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BOSTON -- Massachusetts health regulators have proposed rules to exclude soft drinks, salty and high-calorie snacks, white bread sandwiches and other foods considered to be unhealthy in vending machines, snack bars and a la carte lines at public schools.
A state law passed last year mandates that the Department of Health to draft the "healthier" standards in response to concerns about overweight students. They would apply to all places where food is sold outside the cafeteria, during the school day and a half-hour before and after classes.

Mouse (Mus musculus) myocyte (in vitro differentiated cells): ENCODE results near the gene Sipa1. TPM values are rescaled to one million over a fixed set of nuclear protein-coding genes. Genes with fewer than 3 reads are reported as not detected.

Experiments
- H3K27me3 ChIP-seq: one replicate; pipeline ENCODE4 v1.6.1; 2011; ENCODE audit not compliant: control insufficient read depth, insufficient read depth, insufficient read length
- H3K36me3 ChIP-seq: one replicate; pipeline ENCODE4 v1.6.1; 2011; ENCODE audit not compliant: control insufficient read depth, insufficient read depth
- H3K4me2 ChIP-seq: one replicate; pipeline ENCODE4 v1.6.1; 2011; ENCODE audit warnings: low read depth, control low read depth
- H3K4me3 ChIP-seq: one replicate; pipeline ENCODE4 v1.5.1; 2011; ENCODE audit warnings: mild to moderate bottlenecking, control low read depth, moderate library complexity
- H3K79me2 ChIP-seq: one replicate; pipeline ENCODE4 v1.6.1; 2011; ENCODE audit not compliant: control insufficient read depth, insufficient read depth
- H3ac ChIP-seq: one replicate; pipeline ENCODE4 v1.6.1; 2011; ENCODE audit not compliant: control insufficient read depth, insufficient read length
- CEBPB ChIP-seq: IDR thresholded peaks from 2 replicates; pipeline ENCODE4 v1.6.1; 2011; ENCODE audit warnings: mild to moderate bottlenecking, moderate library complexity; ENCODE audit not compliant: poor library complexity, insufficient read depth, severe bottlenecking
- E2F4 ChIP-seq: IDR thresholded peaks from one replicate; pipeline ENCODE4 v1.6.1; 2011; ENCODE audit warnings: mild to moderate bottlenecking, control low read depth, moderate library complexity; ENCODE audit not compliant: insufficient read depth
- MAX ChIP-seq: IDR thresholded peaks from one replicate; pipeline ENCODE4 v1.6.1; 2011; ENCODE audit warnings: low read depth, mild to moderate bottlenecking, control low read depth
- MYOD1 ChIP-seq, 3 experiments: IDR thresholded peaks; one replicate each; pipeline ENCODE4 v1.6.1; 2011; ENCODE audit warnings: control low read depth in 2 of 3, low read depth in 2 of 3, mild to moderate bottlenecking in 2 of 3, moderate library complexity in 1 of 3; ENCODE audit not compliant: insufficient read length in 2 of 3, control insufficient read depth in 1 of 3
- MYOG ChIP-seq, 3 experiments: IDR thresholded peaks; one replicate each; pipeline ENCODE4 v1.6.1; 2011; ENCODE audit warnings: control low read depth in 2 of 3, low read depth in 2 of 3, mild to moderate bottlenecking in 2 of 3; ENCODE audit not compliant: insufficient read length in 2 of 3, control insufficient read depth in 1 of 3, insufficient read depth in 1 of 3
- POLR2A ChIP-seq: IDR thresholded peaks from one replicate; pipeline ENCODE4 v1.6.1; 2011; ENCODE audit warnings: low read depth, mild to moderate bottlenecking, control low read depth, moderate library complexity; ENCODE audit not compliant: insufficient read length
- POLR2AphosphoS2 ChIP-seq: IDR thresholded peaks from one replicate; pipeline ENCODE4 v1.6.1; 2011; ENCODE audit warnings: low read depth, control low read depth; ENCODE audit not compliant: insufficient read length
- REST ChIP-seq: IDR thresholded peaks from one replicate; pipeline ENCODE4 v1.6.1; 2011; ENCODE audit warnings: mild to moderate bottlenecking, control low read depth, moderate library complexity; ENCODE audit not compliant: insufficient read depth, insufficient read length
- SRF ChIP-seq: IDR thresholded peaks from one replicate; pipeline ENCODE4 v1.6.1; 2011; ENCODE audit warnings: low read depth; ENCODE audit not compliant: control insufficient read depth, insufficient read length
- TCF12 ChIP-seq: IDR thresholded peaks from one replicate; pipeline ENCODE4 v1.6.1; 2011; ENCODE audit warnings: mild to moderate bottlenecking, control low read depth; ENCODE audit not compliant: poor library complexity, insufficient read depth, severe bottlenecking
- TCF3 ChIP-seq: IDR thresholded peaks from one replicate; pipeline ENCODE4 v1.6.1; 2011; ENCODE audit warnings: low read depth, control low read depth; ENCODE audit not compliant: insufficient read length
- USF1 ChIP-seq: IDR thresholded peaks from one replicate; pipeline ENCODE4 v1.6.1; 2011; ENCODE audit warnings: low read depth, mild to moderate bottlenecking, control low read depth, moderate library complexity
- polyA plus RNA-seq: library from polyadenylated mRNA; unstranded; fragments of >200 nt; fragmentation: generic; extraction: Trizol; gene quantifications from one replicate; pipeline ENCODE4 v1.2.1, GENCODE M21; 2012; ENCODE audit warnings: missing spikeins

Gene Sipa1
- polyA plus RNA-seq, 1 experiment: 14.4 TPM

Under the guidelines, the only beverages allowed would be water, lowfat milk, and real juice. They also call for lowfat snacks, whole-grain baked goods, the elimination of fried foods and items containing trans fat, and more fruits and vegetables.
The rules need the approval of the state Public Health Council, an appointed panel of doctors and experts, which is expected to consider them at a spring meeting. They would take effect in 2012.